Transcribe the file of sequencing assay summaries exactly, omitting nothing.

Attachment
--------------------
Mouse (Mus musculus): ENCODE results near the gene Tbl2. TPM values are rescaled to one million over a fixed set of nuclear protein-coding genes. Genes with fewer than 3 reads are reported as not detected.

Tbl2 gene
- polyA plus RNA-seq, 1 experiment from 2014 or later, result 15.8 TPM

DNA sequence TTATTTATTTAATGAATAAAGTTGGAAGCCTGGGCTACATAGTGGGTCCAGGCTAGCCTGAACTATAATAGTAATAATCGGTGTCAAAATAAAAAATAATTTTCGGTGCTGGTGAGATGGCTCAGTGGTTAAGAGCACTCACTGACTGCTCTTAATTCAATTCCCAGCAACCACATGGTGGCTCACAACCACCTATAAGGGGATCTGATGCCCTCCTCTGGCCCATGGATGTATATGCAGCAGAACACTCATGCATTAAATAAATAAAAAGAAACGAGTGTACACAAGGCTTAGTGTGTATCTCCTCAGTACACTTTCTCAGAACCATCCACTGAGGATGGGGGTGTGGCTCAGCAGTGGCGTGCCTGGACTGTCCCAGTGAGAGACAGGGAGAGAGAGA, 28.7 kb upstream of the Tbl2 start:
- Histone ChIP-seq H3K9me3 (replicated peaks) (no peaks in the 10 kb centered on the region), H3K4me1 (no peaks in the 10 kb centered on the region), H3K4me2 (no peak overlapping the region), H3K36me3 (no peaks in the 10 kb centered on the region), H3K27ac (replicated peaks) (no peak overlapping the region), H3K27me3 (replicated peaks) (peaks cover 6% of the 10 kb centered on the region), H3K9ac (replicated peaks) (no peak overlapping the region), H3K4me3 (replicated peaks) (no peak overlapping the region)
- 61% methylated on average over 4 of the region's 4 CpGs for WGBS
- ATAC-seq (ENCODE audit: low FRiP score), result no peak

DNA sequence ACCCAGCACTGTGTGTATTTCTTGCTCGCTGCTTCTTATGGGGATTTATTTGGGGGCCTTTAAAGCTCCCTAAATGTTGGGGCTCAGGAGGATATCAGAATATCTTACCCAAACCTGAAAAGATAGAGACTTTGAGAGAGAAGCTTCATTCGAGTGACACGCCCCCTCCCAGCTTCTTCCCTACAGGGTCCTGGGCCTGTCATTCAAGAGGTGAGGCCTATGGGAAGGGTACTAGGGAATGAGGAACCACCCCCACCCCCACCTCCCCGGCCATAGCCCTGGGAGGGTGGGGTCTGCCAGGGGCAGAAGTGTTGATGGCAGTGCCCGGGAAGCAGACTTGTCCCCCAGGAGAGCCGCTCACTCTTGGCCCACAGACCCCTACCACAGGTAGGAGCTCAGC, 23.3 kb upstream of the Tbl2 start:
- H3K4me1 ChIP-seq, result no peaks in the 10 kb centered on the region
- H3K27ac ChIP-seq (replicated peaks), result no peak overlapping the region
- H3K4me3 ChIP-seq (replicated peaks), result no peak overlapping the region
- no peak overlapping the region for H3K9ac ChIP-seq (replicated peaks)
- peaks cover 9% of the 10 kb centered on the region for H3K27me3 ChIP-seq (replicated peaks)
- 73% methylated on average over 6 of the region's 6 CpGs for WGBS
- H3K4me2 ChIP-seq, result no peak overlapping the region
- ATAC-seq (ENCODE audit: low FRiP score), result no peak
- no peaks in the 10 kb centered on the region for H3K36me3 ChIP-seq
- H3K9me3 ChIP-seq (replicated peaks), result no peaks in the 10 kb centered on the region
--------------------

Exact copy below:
Mouse (Mus musculus): ENCODE results near the gene Tbl2. TPM values are rescaled to one million over a fixed set of nuclear protein-coding genes. Genes with fewer than 3 reads are reported as not detected.

Tbl2 gene
- polyA plus RNA-seq, 1 experiment from 2014 or later, result 15.8 TPM

DNA sequence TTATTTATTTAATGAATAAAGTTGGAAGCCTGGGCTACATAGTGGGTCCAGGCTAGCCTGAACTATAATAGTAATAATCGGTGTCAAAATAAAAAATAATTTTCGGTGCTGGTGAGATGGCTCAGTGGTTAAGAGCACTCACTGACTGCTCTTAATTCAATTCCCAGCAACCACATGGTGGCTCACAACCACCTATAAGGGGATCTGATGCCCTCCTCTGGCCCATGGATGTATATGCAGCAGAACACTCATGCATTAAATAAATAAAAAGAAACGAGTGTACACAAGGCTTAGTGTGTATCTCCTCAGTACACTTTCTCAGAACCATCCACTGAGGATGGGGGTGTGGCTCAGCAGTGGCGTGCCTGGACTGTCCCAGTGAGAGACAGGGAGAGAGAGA, 28.7 kb upstream of the Tbl2 start:
- Histone ChIP-seq H3K9me3 (replicated peaks) (no peaks in the 10 kb centered on the region), H3K4me1 (no peaks in the 10 kb centered on the region), H3K4me2 (no peak overlapping the region), H3K36me3 (no peaks in the 10 kb centered on the region), H3K27ac (replicated peaks) (no peak overlapping the region), H3K27me3 (replicated peaks) (peaks cover 6% of the 10 kb centered on the region), H3K9ac (replicated peaks) (no peak overlapping the region), H3K4me3 (replicated peaks) (no peak overlapping the region)
- 61% methylated on average over 4 of the region's 4 CpGs for WGBS
- ATAC-seq (ENCODE audit: low FRiP score), result no peak

DNA sequence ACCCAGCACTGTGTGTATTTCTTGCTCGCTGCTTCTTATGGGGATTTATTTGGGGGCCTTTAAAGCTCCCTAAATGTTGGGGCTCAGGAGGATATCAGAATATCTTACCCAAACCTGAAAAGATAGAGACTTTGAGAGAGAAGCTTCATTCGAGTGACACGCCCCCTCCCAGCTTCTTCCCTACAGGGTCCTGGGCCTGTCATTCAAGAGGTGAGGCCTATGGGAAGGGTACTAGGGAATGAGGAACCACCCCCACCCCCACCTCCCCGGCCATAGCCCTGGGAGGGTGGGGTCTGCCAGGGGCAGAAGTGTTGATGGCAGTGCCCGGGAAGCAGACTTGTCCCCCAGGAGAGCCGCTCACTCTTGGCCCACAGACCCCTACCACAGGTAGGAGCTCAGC, 23.3 kb upstream of the Tbl2 start:
- H3K4me1 ChIP-seq, result no peaks in the 10 kb centered on the region
- H3K27ac ChIP-seq (replicated peaks), result no peak overlapping the region
- H3K4me3 ChIP-seq (replicated peaks), result no peak overlapping the region
- no peak overlapping the region for H3K9ac ChIP-seq (replicated peaks)
- peaks cover 9% of the 10 kb centered on the region for H3K27me3 ChIP-seq (replicated peaks)
- 73% methylated on average over 6 of the region's 6 CpGs for WGBS
- H3K4me2 ChIP-seq, result no peak overlapping the region
- ATAC-seq (ENCODE audit: low FRiP score), result no peak
- no peaks in the 10 kb centered on the region for H3K36me3 ChIP-seq
- H3K9me3 ChIP-seq (replicated peaks), result no peaks in the 10 kb centered on the region